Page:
Cookbook:Quinoa

From Wikibooks, open books for an open world
Jump to: navigation, search

Cookbook | Recipes | Ingredients | Cereal Grain

Milled, organic quinoa

Quinoa (pronounced keen-wa) is a pseudocereal grain originating in South America. The seed heads are naturally pest resistant as the seeds are coated with saponins which must be washed off before eating. The resulting saponin-laden water is useful for cleaning.

Quinoa is a very nutritious grain with a high protein content (12%-18%) and, unlike other grains, has a well balanced profile of essential amino acids. It is naturally gluten-free, and is a good replacement grain for people who are avoiding wheat in their diets.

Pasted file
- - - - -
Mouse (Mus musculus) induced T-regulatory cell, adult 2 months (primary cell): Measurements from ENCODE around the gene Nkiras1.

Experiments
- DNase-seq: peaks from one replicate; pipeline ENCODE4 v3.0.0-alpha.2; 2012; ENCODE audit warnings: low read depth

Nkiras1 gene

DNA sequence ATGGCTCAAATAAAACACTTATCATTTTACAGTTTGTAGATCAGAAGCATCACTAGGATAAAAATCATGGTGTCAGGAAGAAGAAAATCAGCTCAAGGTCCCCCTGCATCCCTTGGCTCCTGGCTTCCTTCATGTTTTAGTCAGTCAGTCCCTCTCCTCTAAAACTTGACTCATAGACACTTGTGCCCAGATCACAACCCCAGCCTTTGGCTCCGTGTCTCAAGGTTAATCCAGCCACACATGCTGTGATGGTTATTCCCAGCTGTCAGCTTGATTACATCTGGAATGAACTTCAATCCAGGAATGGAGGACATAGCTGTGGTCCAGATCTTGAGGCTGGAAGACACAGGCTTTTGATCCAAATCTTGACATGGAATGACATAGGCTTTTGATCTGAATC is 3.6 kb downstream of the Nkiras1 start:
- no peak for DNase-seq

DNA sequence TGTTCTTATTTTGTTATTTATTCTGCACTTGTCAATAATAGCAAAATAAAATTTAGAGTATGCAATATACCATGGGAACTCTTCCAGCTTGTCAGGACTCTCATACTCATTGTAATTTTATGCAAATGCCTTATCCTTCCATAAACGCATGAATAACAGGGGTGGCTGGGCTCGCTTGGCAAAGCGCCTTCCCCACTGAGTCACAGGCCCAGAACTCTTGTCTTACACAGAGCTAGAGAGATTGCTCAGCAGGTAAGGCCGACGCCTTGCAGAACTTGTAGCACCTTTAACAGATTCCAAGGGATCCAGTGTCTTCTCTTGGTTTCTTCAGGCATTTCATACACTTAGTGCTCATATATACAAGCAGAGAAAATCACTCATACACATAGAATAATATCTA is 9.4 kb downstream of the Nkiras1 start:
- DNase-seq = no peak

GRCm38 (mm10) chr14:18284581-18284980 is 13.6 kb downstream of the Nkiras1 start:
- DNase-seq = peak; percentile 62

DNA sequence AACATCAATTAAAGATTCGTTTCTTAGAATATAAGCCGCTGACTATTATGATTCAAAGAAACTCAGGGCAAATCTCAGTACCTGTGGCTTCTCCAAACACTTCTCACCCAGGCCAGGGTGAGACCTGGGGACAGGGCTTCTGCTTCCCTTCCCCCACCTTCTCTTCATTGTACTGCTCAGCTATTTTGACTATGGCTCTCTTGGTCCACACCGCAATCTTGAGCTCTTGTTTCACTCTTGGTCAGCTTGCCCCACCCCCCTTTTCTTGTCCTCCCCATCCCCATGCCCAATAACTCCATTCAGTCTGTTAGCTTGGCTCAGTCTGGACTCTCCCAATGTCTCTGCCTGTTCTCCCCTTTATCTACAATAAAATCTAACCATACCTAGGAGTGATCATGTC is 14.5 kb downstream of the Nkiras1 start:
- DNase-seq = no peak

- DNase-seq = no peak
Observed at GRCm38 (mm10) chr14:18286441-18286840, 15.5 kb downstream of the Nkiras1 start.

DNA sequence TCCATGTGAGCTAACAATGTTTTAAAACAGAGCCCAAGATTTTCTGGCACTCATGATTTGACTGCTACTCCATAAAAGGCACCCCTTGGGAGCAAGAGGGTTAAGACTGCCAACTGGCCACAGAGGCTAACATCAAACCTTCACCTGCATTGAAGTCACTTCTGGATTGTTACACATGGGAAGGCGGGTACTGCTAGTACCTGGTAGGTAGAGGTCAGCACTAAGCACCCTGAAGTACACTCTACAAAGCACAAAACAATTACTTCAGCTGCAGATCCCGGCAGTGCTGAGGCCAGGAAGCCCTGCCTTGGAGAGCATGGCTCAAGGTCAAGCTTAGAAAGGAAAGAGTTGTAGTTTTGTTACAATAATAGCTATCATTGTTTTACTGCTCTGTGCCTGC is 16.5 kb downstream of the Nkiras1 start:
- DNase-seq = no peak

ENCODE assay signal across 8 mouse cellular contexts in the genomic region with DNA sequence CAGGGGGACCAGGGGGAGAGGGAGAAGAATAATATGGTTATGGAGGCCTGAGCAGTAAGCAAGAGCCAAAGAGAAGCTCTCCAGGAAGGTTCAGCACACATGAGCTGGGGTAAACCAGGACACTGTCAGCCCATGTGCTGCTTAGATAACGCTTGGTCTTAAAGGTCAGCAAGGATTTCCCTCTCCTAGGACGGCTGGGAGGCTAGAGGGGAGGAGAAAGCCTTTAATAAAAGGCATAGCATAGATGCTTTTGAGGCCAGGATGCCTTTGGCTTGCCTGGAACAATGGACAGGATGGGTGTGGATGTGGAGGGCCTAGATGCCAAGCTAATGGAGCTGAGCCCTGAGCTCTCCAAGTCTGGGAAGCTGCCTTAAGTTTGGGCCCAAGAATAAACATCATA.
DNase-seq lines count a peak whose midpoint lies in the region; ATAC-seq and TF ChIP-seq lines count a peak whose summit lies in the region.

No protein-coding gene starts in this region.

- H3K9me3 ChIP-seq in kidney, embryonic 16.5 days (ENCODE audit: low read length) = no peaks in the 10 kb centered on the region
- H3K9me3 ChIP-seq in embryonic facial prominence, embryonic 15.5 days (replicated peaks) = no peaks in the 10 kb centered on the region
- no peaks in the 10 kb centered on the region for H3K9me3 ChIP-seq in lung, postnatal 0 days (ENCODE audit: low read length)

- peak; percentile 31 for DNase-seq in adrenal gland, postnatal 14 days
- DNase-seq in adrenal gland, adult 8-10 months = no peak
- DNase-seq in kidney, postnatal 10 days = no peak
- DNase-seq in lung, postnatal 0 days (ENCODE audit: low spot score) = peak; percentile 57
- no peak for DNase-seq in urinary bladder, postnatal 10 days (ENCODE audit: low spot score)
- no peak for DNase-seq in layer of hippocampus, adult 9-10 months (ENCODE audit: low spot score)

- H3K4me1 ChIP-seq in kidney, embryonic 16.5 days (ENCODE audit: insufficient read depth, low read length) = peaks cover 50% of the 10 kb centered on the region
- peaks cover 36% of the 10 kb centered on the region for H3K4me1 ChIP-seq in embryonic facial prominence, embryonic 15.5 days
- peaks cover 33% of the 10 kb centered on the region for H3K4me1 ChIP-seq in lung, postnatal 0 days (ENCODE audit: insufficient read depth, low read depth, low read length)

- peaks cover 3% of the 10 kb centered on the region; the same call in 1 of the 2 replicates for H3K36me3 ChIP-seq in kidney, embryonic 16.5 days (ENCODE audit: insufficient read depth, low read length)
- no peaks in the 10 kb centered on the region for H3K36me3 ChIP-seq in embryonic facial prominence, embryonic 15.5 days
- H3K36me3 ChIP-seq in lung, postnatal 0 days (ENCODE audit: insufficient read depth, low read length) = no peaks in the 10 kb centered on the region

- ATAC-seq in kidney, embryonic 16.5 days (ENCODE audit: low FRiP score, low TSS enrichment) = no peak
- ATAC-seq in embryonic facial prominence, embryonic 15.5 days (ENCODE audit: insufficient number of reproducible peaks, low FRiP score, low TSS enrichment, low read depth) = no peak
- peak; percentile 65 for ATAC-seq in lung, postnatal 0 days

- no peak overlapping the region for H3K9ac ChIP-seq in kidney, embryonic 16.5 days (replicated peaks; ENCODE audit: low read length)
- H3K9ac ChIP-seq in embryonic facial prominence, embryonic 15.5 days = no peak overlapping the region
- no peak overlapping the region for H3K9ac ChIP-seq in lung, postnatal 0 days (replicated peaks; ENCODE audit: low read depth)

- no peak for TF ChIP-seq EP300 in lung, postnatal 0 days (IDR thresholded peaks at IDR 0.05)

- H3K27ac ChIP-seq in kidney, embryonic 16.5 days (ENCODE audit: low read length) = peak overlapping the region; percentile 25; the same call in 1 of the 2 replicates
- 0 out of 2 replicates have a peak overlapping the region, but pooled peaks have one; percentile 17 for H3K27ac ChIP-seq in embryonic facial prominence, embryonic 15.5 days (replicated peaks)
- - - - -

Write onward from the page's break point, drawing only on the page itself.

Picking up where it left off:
Quinoa can be cooked like any other grain; the taste is mild and slightly nutty. It is readily available from health food stores and many standard grocery stores.

Preparation[edit]

Before use, quinoa must be soaked to remove the saponins; this step is not necessary for some packets of quinoa which have been pre-soaked for convenience. Soak quinoa in a bowl or pot, totally covered with water, for 3 to 4 hours, then discard or reserve the soak water, and replace with fresh water to soak a further hour or so.

After the soaking preparation, quinoa can be prepared much like white rice.

  1. Add one cup of quinoa to two cups of water, and bring to a boil.
  2. Lower the heat, and simmer on the lowest heat setting for 16-18 minutes.
  3. Set aside off the heat for five minutes before serving.